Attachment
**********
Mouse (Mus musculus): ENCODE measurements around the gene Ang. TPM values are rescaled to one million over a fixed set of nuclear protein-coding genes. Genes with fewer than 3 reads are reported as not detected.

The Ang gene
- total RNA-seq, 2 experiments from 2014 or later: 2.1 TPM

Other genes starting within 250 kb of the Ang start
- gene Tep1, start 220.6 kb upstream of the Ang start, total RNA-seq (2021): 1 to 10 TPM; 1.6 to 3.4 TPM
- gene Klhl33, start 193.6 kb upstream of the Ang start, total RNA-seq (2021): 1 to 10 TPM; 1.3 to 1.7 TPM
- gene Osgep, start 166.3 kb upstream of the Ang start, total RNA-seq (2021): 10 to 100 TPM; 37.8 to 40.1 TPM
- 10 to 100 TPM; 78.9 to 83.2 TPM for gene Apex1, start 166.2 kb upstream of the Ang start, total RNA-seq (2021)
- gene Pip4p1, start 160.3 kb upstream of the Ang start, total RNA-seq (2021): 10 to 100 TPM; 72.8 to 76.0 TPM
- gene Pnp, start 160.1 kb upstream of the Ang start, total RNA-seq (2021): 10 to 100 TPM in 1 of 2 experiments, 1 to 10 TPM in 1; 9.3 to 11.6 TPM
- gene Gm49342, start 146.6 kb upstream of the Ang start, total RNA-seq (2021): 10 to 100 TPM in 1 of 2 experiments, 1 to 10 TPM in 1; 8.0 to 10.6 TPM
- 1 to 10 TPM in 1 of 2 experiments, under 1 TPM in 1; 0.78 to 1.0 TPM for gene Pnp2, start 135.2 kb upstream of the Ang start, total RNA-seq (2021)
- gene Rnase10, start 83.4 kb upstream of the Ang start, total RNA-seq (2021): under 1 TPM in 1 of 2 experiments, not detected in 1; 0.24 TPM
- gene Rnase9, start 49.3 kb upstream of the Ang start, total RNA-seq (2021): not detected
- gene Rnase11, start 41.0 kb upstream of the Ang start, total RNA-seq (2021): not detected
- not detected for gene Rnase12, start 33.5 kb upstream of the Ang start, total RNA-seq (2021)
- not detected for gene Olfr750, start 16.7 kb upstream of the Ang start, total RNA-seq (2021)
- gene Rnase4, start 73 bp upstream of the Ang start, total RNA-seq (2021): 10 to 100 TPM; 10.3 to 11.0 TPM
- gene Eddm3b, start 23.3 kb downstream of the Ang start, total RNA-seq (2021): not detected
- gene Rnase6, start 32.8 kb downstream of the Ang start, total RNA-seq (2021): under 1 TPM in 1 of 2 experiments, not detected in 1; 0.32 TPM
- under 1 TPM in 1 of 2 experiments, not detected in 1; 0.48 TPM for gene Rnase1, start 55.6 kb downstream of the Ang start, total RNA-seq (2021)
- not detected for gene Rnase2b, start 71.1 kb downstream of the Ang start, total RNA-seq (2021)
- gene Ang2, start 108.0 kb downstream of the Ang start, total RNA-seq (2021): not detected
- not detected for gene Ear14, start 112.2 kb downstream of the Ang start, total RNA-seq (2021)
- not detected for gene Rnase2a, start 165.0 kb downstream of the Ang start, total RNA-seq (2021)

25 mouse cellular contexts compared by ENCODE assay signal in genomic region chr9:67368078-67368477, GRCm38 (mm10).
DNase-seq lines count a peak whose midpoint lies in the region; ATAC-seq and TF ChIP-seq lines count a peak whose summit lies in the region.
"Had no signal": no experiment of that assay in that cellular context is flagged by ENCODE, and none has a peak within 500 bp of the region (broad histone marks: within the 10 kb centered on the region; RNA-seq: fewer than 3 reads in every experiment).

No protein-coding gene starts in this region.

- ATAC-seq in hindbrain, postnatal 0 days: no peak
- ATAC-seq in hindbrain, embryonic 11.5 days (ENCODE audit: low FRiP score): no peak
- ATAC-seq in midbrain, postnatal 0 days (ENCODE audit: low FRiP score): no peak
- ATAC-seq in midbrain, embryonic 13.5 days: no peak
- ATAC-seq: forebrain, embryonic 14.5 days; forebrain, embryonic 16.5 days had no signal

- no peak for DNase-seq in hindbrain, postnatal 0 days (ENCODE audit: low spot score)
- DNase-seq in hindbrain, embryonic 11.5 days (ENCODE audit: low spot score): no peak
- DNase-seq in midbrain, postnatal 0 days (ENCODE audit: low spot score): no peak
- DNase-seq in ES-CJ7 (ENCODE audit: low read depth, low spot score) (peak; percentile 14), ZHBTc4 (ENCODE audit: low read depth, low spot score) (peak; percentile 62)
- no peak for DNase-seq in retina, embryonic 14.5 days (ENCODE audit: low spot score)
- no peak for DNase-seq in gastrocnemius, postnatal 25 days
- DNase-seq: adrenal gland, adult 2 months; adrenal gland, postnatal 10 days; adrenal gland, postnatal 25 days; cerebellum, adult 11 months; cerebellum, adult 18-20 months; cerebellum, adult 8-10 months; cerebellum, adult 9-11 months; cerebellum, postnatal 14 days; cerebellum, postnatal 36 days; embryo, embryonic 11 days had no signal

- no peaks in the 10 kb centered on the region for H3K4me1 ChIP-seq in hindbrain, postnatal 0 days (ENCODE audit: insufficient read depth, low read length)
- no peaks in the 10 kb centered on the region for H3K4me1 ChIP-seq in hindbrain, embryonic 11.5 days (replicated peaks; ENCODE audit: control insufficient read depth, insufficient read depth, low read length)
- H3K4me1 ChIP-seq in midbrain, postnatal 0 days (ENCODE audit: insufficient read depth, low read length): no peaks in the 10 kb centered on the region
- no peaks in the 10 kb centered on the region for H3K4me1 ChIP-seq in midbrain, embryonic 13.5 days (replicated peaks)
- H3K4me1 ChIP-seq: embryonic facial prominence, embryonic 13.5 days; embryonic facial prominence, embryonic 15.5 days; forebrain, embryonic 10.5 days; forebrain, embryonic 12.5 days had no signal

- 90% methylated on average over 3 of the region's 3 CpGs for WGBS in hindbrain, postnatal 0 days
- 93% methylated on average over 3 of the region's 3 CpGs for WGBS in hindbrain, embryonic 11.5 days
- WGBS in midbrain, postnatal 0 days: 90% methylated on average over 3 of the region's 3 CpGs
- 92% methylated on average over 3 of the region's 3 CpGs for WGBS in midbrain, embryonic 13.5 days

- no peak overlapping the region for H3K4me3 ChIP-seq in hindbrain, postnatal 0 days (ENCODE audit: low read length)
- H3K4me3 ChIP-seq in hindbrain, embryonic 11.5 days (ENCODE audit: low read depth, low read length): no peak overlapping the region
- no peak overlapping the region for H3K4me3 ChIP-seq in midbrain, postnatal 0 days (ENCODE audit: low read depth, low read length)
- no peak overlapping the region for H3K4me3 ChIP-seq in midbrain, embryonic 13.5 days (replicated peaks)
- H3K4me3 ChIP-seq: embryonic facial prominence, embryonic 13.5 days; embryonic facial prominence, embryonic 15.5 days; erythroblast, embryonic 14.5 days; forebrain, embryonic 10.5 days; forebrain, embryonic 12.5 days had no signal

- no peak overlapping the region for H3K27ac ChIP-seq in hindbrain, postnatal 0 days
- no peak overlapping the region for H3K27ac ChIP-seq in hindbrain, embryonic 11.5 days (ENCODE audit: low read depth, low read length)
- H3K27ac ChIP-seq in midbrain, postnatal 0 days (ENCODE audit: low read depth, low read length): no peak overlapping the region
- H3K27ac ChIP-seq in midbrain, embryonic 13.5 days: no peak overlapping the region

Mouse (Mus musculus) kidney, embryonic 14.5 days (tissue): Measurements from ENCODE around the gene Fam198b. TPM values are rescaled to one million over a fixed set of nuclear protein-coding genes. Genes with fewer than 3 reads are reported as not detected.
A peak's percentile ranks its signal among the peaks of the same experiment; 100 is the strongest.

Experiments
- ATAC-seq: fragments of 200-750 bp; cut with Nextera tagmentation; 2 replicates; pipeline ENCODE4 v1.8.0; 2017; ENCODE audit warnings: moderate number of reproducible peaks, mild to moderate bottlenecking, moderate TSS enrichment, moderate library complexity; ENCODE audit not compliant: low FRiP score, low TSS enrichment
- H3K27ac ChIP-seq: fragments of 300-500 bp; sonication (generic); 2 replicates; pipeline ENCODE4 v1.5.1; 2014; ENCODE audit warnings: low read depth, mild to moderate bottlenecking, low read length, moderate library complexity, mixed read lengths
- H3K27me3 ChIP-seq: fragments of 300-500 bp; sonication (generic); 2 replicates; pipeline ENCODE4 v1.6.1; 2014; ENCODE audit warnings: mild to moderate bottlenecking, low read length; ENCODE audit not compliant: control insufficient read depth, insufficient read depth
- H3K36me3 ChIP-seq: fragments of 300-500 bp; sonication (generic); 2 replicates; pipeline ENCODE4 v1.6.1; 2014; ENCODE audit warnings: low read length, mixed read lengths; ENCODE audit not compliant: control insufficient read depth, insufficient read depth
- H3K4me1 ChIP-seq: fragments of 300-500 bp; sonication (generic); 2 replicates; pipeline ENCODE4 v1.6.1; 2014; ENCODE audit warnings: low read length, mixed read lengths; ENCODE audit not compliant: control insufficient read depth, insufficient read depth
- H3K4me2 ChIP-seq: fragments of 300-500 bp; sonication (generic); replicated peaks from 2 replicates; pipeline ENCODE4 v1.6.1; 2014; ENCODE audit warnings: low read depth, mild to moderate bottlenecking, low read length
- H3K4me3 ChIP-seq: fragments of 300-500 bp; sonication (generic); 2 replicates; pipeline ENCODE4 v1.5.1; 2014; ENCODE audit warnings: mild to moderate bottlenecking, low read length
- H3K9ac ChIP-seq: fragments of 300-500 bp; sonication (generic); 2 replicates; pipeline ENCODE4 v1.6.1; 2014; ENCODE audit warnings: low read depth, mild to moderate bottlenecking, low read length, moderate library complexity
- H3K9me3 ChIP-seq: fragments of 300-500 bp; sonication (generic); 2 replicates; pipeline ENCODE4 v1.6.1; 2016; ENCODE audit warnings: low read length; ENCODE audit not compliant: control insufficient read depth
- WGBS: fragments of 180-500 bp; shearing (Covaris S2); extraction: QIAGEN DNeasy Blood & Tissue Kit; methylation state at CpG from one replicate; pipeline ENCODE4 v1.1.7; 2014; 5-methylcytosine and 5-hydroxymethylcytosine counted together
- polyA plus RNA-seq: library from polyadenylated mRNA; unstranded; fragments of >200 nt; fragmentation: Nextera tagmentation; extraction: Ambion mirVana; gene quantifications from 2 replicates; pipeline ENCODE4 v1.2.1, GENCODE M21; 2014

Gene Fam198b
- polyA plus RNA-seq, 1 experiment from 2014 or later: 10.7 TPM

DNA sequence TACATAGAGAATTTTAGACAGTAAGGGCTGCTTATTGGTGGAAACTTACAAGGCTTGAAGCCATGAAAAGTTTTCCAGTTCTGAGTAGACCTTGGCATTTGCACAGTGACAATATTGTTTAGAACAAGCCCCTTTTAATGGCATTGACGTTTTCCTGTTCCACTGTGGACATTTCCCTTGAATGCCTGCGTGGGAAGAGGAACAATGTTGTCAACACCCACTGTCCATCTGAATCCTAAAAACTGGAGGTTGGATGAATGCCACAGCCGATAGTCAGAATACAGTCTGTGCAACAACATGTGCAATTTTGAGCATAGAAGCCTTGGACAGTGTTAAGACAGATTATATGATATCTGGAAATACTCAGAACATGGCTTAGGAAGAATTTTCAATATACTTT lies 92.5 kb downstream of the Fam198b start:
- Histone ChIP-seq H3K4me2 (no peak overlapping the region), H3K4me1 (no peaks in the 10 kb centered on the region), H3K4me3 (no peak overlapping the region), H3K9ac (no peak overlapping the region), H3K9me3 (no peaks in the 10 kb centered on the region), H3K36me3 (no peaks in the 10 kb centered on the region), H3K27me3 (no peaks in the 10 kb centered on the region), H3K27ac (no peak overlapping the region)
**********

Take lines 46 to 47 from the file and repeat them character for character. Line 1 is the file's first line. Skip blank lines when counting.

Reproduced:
- H3K4me1 ChIP-seq: embryonic facial prominence, embryonic 13.5 days; embryonic facial prominence, embryonic 15.5 days; forebrain, embryonic 10.5 days; forebrain, embryonic 12.5 days had no signal

- 90% methylated on average over 3 of the region's 3 CpGs for WGBS in hindbrain, postnatal 0 days